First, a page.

Illustration by Darlene Maes.
By Darlene Maes, Staff Reporter
The ongoing changes and routines that have come from the spreadable COVID-19 virus has altered our way of what was once everyday things. You have to sterilize yourself and almost dress up as a superhero in order to shop at a grocery store or run errands. Getting gas or going to the bank requires constant distancing. Mindful individuals can see the recommendations and steps to limit the spread from the Centers for Disease Control and Prevention (CDC) to serve as protection. As states across the nation manage their way through the hoops set by local and federal governments, it appears certain individuals refuse to deal with the restrictions and requirements any longer. In fact, it appears to be almost “illegal.’’ This growing issue has made its way from protests in public spaces to our government.
According to contributor C.J. Ciaramella for Reason.com, “U.S.. Attorney General William Barr issued a memo Monday ordering federal prosecutors across the country to “be on the lookout for state and local directives that could be violating the constitutional rights and civil liberties of individual citizens.” This is a result of the constant stances against the lockdown orders from demonstrators. The infringement on our rights and freedoms as citizens is being called into question. Something many either hold near and dear to their hearts or are slightly aware of them and see no need to vocalize the limits set. To reopen what are considered “non-essential” business, to return to normal classroom settings, to do something so simple like get your haircut or work out, these are the reasons. The reasons that hundreds of people are flooding streets to advocate for.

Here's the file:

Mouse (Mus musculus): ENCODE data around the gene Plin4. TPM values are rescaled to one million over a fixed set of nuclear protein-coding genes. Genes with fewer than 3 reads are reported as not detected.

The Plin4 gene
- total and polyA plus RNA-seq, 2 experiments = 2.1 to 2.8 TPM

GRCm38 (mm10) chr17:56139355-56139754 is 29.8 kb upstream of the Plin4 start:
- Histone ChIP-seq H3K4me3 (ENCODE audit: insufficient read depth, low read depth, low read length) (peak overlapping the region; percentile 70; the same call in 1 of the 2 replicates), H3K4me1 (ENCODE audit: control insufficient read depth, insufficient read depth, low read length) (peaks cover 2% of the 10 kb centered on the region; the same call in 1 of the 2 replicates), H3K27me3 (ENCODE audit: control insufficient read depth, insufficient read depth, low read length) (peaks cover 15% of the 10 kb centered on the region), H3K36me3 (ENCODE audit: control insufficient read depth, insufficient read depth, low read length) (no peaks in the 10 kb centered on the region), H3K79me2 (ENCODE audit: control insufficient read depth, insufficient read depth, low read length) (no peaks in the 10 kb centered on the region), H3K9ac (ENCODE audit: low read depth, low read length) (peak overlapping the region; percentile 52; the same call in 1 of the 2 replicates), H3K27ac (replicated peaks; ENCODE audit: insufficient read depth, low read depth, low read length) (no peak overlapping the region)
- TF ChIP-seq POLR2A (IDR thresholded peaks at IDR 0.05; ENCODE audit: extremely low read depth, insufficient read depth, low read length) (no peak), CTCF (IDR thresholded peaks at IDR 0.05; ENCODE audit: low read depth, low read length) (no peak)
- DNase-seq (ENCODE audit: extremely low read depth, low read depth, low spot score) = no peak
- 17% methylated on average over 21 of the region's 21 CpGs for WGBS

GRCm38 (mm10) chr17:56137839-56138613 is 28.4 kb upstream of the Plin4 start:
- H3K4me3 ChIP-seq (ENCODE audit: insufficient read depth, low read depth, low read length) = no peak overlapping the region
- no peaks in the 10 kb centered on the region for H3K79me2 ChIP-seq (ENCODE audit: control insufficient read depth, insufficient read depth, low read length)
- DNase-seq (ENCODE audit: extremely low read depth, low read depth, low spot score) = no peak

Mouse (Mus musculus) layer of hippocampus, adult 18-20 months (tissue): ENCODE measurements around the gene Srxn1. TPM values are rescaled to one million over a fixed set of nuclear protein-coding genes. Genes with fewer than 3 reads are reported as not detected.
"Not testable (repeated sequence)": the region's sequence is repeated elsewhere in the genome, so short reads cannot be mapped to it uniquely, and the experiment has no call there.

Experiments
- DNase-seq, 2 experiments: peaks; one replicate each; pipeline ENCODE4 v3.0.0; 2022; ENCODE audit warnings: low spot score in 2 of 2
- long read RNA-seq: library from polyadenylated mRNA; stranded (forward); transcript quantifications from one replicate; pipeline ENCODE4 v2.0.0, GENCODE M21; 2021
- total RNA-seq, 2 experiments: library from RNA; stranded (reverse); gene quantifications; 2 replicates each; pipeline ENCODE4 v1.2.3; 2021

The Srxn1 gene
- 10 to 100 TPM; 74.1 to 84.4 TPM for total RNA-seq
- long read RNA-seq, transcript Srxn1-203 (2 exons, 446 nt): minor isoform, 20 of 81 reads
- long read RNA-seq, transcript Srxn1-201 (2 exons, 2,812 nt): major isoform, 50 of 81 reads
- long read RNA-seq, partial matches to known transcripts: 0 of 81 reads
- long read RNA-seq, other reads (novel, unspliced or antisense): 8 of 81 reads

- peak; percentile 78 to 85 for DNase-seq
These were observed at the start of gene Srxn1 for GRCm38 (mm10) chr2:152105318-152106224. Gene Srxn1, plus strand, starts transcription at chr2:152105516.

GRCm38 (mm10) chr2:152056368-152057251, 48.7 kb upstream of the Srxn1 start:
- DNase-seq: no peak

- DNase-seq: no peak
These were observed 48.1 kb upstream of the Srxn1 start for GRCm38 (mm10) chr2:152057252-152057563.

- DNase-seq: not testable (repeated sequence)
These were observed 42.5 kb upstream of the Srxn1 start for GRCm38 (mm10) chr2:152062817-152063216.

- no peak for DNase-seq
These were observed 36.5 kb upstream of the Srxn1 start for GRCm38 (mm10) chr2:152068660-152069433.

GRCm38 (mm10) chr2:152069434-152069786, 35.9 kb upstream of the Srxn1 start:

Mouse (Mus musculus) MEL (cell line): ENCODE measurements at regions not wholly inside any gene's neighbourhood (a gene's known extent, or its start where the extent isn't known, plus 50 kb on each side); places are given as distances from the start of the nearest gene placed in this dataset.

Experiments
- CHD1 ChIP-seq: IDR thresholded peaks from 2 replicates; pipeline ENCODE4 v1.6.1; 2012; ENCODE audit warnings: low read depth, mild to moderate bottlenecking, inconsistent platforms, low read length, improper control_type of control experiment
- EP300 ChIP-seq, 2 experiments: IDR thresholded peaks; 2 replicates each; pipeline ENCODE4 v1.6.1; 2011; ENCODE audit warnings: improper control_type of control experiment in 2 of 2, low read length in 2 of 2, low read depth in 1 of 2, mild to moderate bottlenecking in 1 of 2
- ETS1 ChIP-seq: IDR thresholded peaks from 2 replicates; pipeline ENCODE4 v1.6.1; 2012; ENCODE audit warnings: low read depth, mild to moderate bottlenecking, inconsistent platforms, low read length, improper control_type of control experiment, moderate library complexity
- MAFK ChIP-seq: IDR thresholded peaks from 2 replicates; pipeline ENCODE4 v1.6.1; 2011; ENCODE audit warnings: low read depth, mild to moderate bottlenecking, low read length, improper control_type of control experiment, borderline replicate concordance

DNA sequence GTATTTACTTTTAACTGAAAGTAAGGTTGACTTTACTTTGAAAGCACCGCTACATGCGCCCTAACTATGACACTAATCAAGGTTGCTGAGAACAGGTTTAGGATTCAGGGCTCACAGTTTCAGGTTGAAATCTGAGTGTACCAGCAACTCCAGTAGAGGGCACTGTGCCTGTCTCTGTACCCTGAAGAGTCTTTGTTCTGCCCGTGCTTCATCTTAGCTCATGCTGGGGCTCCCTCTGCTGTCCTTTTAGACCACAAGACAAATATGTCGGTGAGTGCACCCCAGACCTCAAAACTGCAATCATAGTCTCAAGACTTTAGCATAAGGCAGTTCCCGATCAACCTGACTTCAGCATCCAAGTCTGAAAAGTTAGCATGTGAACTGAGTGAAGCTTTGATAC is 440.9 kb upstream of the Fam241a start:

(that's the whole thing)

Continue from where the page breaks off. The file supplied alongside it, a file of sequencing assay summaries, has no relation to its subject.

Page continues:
A statement collected by Tal Axelrod for The Hill from New Jersey protester Ayla Wolf details some of the frustrations fueling these anti-COVID demonstrations. “Businesses are suffering, unemployment checks are not being sent, landlords are not getting rent. We feel like these directives are causing more suffering than is necessary.” Throughout the county, state and local officials have publicized the efforts everyone can make to protect themselves and others. However, various right-wing groups are arguing to the fact that limiting their recreational and “essential” time outdoors is a violation of our rights. Now those of us who have yet to see this perspective, is there really an issue practicing safety measures towards COVID-19?
Brooke Seipel, contributor for The Hill, detailed California Gov. Gavin Newsom’s response to the excessive gatherings and timing of how long this may still be going.
“If we can hold the line and continue to do good work and just avoid the temptation to get back and congregate with people in ways where we can see an increase in the spread, we’ll get there much sooner than many people perhaps think,” Newsom said.
This vague sense of time for the hopeful future reflects constant ongoing research and statistics of what medical professionals are projecting currently. It is not in favor of the far out reasoning of keeping us “prisoners” but for the sake of all lives at risk.
The amount of time and exposed unmasked protesters are out in public not only will contribute to the extension of these orders but will not help flatten the curve of it spreading. COVID-19 continues to restrict us from attending events, going out on a regular basis, and pretty much any social life we once had. Although the days are flowing into together and the sense of normalcy is appearing to drift away, is it worth making this continue on by not limiting ourselves and others from exposure? The government has asked for our help in voting, involvement in our Census, and support in passing certain laws. The least we can do to help our communities is remain unbiased and help lower the number of coronavirus cases and deaths by following cautious measures meant to safeguard us.